Never in my wildest dreams did I even consider homeschooling. Not that I didn't love and adore Isabella after she was born, but I really couldn't wait until the day she would be old enough to go to school. I was counting down the years until I could go to graduate school, or get a job and finally become a real adult. Some days I dream about walking around campus again, being challenged by favorite professors, and working toward a goal to teach in a University, but I know that right now what I want most is to be present for my family.
The decision to keep Isabella out of public and private schools did not come lightly. After a lot of prayer and weighing all of the options, homeschooling seemed like the best choice. I told Walter I would do it for one year and then we'd reevaluate. Here's the thing, I don't do things like this half way, so if I say I'm going to homeschool, you better believe I'm going to research the socks off of homeschooling. Full speed ahead--there's no stopping me. I'm not joking, I have Isabella's schooling planned out until high school graduation. I'm not saying she's going to stay at home until then, but just in case. During my research I found that I cannot possibly prepare for the elementary years without simultaneously looking ahead to what she would need in order to successfully complete middle school and high school.
In addition to researching curricula, I decided to take a look at how other moms plan out their day of schooling at home. That's when I met some crazy people. Moms who wake up hours earlier than their children just so they can get a head start on the day...no way. Clearly, those moms drug their children before bedtime so that they can actually sleep all night--what a luxury. As wonderful as it sounds, there is no way I am purposefully waking up before my kids. Isaac has taken a liking to a 4:00 a.m. wake-up call, so I'd have to wake-up around 2:00 a.m. to get anything done...yeah right. I quickly gave up on reading all about other moms with perfect schedules because I like to enjoy my coffee and read a couple chapters each morning and there's no way anyone is going to make me feel bad about that. So, when we can, we take our time in the morning.
What exactly do we do? If you are knowledgeable of any homeschooling theory, we are a mix of Charlotte Mason and Classical Education. When people ask me what curriculum we use, I shy away from giving an answer unless I know that they are a homeschooling family. Basically, if you aren't familiar with what's out there in terms of building a curriculum, you aren't going to understand what I'm talking about anyway. Most people are familiar with on-line programs, which I am not opposed to, but they're not for me. After a lot of mind-numbing research I built my own curriculum and this is what it includes:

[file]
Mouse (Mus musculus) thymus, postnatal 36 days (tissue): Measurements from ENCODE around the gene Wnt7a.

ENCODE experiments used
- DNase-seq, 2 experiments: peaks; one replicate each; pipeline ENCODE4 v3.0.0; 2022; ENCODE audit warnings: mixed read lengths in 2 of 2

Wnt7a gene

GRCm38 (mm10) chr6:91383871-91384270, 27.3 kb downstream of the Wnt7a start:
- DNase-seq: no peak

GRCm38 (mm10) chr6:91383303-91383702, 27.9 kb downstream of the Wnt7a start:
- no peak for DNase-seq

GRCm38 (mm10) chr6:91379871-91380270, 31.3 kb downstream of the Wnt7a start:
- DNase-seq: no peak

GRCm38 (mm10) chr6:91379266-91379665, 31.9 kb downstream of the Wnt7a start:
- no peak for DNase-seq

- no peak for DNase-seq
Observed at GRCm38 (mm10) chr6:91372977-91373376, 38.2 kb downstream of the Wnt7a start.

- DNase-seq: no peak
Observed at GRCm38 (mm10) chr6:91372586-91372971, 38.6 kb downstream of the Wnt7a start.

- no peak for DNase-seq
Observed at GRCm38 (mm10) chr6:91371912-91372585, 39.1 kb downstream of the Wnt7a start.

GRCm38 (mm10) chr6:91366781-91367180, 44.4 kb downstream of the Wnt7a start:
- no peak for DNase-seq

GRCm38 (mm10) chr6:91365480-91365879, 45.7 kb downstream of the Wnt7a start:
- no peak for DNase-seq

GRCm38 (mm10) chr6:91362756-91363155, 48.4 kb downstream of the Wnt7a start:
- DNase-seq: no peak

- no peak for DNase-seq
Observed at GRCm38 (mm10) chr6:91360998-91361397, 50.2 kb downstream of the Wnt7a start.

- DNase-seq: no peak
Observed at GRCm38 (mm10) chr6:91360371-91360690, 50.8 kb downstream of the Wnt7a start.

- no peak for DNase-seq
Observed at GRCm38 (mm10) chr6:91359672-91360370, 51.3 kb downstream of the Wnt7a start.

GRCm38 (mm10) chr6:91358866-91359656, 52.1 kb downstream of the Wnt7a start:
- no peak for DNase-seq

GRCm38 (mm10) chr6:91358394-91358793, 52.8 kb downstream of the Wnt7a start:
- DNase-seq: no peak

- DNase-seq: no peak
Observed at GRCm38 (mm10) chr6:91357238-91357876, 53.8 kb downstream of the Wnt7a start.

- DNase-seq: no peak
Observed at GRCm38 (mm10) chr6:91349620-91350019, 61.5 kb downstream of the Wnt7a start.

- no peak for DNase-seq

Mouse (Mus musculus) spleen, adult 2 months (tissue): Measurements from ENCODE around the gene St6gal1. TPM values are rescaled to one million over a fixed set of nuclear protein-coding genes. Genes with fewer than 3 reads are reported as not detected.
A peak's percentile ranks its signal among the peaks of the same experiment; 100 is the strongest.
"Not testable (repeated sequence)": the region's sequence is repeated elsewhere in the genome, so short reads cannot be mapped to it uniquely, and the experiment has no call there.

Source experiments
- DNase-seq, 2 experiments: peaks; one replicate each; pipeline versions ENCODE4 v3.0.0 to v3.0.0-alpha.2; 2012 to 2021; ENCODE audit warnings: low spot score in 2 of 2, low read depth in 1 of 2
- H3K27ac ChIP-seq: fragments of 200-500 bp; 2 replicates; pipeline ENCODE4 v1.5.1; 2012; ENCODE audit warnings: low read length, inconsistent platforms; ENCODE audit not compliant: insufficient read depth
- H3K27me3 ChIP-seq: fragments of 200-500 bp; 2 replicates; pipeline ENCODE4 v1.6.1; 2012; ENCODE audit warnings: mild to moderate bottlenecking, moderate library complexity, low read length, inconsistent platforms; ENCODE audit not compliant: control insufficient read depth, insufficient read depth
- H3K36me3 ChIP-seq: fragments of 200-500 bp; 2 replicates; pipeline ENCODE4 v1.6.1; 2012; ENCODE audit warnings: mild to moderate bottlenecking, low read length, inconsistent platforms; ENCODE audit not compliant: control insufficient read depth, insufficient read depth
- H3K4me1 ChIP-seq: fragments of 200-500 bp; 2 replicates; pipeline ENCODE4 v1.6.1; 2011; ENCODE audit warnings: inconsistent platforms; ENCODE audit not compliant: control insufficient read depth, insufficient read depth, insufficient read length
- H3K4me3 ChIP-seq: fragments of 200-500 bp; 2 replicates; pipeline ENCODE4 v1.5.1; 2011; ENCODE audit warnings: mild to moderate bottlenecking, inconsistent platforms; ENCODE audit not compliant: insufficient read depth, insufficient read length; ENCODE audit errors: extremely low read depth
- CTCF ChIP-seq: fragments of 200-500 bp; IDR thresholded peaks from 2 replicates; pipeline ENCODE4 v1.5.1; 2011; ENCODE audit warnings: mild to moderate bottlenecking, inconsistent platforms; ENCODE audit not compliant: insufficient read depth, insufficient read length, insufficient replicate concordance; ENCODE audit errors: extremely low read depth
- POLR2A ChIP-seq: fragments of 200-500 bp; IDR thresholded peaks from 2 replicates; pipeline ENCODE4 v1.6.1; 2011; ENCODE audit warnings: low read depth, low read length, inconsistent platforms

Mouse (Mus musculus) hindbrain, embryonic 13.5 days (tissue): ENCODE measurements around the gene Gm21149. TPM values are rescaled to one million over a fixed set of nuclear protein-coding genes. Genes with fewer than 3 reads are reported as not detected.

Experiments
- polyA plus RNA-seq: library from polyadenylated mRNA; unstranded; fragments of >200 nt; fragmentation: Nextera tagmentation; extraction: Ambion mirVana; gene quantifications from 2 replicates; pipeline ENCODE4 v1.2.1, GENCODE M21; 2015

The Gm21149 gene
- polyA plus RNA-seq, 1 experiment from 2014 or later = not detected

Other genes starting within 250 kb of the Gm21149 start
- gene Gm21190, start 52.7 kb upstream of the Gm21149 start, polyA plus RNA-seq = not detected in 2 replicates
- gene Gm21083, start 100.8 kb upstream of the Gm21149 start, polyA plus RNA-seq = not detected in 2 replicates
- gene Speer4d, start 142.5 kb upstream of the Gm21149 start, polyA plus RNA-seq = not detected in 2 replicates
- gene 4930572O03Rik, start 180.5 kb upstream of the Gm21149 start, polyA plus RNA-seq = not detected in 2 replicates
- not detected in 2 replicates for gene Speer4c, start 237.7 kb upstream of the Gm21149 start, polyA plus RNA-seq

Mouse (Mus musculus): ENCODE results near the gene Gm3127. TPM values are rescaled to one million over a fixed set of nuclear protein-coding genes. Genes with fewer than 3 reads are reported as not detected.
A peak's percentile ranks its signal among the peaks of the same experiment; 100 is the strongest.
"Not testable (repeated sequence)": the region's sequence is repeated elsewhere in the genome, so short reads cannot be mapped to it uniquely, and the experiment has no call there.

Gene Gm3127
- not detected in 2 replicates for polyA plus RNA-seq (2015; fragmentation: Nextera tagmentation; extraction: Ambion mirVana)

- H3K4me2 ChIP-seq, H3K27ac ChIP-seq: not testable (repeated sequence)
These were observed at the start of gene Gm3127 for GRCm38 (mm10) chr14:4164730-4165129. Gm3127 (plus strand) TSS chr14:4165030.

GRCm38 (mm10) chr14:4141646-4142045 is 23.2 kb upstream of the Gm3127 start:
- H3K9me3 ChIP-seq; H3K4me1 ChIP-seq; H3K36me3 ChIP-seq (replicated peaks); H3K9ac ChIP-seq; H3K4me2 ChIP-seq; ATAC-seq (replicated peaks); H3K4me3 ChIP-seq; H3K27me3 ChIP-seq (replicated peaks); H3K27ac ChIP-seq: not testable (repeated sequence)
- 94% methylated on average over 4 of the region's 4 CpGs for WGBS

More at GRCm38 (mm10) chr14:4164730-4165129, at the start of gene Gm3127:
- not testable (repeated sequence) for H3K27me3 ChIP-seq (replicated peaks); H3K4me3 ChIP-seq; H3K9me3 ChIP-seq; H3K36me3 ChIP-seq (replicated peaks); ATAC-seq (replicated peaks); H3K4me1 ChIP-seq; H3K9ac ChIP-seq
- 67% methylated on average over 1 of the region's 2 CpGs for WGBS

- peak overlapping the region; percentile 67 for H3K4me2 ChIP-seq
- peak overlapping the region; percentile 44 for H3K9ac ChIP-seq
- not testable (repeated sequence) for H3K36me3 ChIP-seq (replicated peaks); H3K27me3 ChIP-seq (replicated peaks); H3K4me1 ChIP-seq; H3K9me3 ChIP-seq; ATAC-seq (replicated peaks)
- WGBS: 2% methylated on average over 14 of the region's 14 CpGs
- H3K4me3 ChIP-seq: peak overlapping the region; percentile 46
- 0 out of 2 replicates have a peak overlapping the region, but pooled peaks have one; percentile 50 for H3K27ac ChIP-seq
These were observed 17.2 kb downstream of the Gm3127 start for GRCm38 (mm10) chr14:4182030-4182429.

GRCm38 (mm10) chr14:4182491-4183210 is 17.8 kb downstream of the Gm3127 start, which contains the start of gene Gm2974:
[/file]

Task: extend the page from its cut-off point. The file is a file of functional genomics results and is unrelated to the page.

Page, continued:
All About Reading, Level 2 -- This is a wonderful, multi-sensory approach to learning phonics. We will finish Level 2 in a few weeks.
All About Spelling, Level 1 -- A multi-sensory approach to spelling. We will finish Level 1 in a few weeks.
Story-time Treasures and soon, More Story-time Treasures
First Language Lessons For the Well Trained Mind, Level 1
Writing With Ease, Level 1
SRA Phonics -- This is not a book with which to learn phonics. I use it as reinforcement and as "busy work" because now I understand that teachers give busy work just to keep kids quiet. I employ the same reasoning.
Horizons Math 1, Book 2
Life of Fred, Apples
Tapestry of Grace -- This should probably have its own blog post since it is a very interesting program. Basically, TOG, as people call it, covers history, geography, literature, grammar, philosophy, art enrichment, Church history and Bible.
Apologia Science, Exploring Creation with Zoology 1: Flying Creatures of the Fifth Day
Drawing with Children by Mona Brooks
These are some books I've read that have helped me figure out what I'm doing and why:
The Well-Trained Mind by Jessie Wise and Susan Wise Bauer
Educating the WholeHearted Child: Discipleship, Whole Books, and Real Life! WholeHearted Christian Home Education for Ages 4-14 by Clay and Sally Clarkson
For the Children's Sake: Foundation of Education for Home and School by Susan Schaeffer Macaulay
Some pictures related and unrelated to homeschooling:
Our first history unit is called: The Books of Moses, so we've read a lot about Egypt. Isabella had fun building this sugar cube pyramid.
We also did this science experiment/history project of mummifying apples:
Last week I thought I would try to win the Parent Award of the Day (since Walter is the reigning champion) so I took the kids to the zoo. It rained the entire time but we still had fun. This penguin was so funny because it followed Isabella's hand and did flips for her.
Since only crazy people go to the zoo in the rain we had the place to ourselves.
Isabella's ability to read more complex words and sentences has really taken off in the last few weeks. She spends a lot of time arranging her books and planning what she will read next.
Stella is thinking she really just wants a second chance at snatching a chicken.
These are old pictures that never made it to an earlier post...
I've held Isabella off long enough--time to play the grocery game.